As Cameron took his solitary stance, others cited the famous wartime cartoon from 1940 showing a lone Tommy (ordinary soldier) standing up to tyranny: “Very well, alone.”  A single column in the Daily Mail yesterday draped the “Churchillian mantle” over Cameron, who was “sticking to his guns” in a “war of attrition”.

The instinctive resort to wartime symbolism is understandable, predictable, and almost entirely irrelevant to this particular episode, except as a shorthand way of praising a British leader, and simplistically damning his detractors.

But there is one area of the European (debt) crisis in which the war matters very greatly, for if the Second World still looms over Britain, it does so far more insistently and importantly over Greece, as it struggles to establish a viable economic future in the face of increasingly strict rules laid down by Germany.

The complex, painful and unequal relationship between Greece and Germany, hinging on the appalling experience of Nazi occupation during the Second World War, is central to the current crisis.  The Eurozone meltdown is reported in terms of accountancy and economic responsibility, bailouts and debt, but for many Greeks the debts involved are moral not financial, the issues historical, emotional and patriotic, inextricably entwined with Greece’s wartime experience, and one event in particular.

On the morning of June 10, 1944, a company of SS troopers hunting Greek partisans entered the mountain village of Distomo, near Delphi.  When the Red Cross arrived nine days later, they found 218 bodies of murdered villagers, the oldest 86, the youngest a baby of two months.  Most of the village had been burned to the ground.

Germany handed out $67 million in war reparations in 1960, but has refused to pay more for fear of encouraging additional demands.  The case of the Distomo survivors, with the backing of the Greek government, finally reached the European Court of Human Rights last summer, which ruled in favour of Germany.   The timing could not have been more telling: to many Greeks, it seemed that Germany was reneging on a moral debt, while insisting that Greece pay its bills.

The Axis occupation was a defining catastrophe in the short history of modern Greece.  The country’s economy was ruined, its treasures looted wholesale, tens of thousands died at the hands of the Nazis and their collaborators, hundreds of thousands more through mass starvation caused by the requisitioning of food and the Allied blockade.

The occupation was only the most traumatic period in a history dictated, to a large extent, by external powers.  From the middle ages until the war of independence, Greece languished under Ottoman rule.  Greece’s first modern king was a teenage Bavarian prince, King Otto, imposed by the Great Powers, which also demanded the repayment of debts incurred by Greeks fighting for their freedom.  Even the outcome of the civil war that followed in 1946 was largely dictated by outside intervention.

It is against this grim backdrop that many Greeks see Germany demanding that Greece once again pay up, insisting on the most stringent austerity in exchange for a bailout package.  This is not just about money, but about dignity, and Greek sovereignty.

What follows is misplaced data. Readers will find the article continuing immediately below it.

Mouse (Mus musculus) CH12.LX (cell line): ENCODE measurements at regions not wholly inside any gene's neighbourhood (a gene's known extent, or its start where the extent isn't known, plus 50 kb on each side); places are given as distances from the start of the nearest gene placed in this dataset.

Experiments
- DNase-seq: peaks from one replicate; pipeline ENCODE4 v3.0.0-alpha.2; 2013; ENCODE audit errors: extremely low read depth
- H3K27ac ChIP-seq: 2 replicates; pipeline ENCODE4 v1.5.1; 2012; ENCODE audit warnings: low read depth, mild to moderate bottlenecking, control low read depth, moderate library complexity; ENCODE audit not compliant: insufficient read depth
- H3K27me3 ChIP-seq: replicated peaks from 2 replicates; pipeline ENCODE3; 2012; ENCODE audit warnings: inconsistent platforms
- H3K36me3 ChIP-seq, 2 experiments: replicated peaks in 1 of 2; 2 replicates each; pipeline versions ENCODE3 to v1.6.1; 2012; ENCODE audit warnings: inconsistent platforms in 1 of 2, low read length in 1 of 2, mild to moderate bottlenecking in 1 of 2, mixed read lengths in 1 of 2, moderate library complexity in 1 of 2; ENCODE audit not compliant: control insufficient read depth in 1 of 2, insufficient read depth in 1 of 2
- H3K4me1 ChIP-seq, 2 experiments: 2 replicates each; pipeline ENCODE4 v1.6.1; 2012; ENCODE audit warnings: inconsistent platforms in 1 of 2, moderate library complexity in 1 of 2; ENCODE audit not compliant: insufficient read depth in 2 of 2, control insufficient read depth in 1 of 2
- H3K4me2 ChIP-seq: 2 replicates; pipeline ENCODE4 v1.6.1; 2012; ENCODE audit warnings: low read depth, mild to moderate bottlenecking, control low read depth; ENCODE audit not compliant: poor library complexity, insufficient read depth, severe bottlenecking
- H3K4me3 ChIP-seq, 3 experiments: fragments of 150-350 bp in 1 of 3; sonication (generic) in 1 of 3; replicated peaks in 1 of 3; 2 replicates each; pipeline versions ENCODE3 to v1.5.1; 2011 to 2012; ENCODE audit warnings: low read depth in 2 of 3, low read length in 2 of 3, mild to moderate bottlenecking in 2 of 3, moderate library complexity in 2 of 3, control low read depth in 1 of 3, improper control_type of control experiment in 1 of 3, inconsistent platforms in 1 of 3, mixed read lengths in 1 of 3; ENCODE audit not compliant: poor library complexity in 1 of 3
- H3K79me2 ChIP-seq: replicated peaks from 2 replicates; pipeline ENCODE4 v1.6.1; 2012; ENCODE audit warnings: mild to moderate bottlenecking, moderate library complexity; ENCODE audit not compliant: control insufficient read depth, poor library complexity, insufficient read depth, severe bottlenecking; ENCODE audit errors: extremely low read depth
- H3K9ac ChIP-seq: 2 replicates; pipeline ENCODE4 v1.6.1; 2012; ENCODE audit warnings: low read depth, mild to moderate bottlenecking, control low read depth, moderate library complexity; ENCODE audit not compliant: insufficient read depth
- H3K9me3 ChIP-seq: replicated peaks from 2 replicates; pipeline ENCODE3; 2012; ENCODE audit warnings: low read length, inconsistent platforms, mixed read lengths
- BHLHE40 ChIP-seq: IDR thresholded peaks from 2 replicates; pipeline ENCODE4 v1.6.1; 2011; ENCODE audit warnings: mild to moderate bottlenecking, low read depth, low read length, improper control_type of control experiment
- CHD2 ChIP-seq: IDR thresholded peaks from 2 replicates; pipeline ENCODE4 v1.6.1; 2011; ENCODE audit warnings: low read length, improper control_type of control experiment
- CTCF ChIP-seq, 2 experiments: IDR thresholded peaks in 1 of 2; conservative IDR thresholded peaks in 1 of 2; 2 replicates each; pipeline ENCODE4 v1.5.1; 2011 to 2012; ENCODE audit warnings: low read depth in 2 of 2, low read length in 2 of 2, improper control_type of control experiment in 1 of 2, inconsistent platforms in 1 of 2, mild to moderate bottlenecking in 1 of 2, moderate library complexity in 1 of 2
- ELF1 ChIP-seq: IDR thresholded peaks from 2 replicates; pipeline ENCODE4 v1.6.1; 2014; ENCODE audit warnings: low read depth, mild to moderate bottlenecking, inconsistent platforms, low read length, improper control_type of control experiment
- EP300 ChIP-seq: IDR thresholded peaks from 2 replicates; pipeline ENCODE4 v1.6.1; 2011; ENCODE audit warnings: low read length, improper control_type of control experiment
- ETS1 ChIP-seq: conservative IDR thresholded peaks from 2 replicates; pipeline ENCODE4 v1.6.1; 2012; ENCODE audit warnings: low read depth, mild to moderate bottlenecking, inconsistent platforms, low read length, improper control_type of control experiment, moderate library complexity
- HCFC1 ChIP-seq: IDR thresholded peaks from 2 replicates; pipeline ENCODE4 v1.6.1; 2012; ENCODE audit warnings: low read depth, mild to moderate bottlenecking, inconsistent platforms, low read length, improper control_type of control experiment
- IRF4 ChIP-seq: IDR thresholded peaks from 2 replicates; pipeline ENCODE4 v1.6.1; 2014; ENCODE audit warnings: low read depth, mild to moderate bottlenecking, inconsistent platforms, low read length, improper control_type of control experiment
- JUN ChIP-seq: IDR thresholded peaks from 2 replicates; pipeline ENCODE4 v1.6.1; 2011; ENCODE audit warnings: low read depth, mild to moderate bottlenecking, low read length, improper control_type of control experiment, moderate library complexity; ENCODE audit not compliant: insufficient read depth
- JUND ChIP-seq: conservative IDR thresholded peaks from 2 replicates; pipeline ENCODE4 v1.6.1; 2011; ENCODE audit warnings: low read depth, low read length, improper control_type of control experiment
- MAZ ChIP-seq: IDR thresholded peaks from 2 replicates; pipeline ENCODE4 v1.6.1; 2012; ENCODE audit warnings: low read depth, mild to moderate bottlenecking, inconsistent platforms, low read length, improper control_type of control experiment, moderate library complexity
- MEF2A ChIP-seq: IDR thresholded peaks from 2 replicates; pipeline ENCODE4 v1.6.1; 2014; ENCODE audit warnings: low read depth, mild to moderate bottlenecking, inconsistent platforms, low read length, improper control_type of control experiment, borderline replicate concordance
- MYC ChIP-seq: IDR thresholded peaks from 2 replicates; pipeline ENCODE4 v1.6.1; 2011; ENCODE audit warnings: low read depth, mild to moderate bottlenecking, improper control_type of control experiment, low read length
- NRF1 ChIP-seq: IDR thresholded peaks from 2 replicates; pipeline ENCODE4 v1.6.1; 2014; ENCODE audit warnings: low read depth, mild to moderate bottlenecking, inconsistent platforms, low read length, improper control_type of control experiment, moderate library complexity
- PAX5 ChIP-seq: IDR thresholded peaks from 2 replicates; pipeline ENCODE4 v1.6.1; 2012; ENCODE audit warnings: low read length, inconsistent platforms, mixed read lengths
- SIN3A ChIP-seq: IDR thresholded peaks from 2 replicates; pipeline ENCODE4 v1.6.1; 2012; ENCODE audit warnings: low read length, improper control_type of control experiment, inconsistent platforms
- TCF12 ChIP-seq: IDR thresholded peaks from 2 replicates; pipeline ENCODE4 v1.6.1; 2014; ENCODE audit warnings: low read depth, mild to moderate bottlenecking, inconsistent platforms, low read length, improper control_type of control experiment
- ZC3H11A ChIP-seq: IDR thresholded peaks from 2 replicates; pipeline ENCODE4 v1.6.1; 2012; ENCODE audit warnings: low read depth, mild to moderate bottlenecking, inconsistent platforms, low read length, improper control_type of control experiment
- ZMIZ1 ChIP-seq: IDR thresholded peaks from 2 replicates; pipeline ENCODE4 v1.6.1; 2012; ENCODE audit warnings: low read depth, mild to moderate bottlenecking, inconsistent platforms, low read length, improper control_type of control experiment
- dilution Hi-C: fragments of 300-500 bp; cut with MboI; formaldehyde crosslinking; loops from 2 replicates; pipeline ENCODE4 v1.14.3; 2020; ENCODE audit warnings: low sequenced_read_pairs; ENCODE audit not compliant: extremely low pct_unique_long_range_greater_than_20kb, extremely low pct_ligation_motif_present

One Greek newspaper shows Horst Reichenbach, the German-born head of the European task force on Greece, in the uniform of a Wehrmacht officer.  A magazine depicts the swastika rising over the Acropolis.  Protestors carry red Nazi fags, the swastika replaced by the euro symbol.

The German tabloid press has stirred the pot by describing Greeks as lazy and profligate, and calling on Athens to sell off its islands and archaeological heritage to pay its ballooning debts.

That deliberately offensive caricature is partly accurate – for years Greece and its government lived way beyond its means, on borrowed money – but the suggestion that Greece surrender its patrimony bites deep in country that still feels a deep sense of anger over Germany’s refusal to pay compensation for the sins of the past.

The Greek relationship with Germany is deeply conflicted, bitter resentment coupled with profound admiration: many German fought for Greek independence; Greek opponents of the junta took refuge in Germany, and millions found work there; before the Second World War, Germany was seen in Greece as a source of cultural and political inspiration.

Greece’s admission to the EEC was seen as a sign that it had finally achieve equality within Europe, no longer the peripheral plaything of greater powers.  The rest of the Europe club welcomed Greece not so much because its economy fitted into the union, but because, as the cradle of democracy and western civilization, Greece seemed an essential adornment to the project.  The decision, like so much about the European project, was more romantic and historical than practical.

France, which did so much to encourage Greek membership, now says that “some”  countries (read: Greece) should never have joined the club, an observation that to Greek ears is almost as insulting as the idea that it should sell off the Parthenon to make ends meet.  Greece will not willingly leave the Eurozone.  It will go only if it is kicked out, by Germany.

Memories of war still shape national responses to crisis.  These memories may be misguided, even self-deluding, but that does not make them any less potent.   Our own familiar wartime narrative tells of a plucky bulldog Britain, standing up to Europe.  Greece’s story is of a country for too long pushed around by others, admitted to an elite club but then told it did not deserve to join, ordered to pay up when it believes it is still owed, and no longer in control of its own destiny as more powerful states, most notably Germany, wag their fingers and lay down the rules. 

In 1941, Manolis Glezos, a young resistance fighter, scaled the Acropolis and pulled down the Nazi swastika.  At the age of 89, he is mounting a fresh resistance campaign, demanding reparations and insisting that it is not Greece whose debts remain unpaid, but Germany.

Glezos is an apt emblem of the unfolding Greek drama: a country facing a deeply uncertain future, and haunted by the past.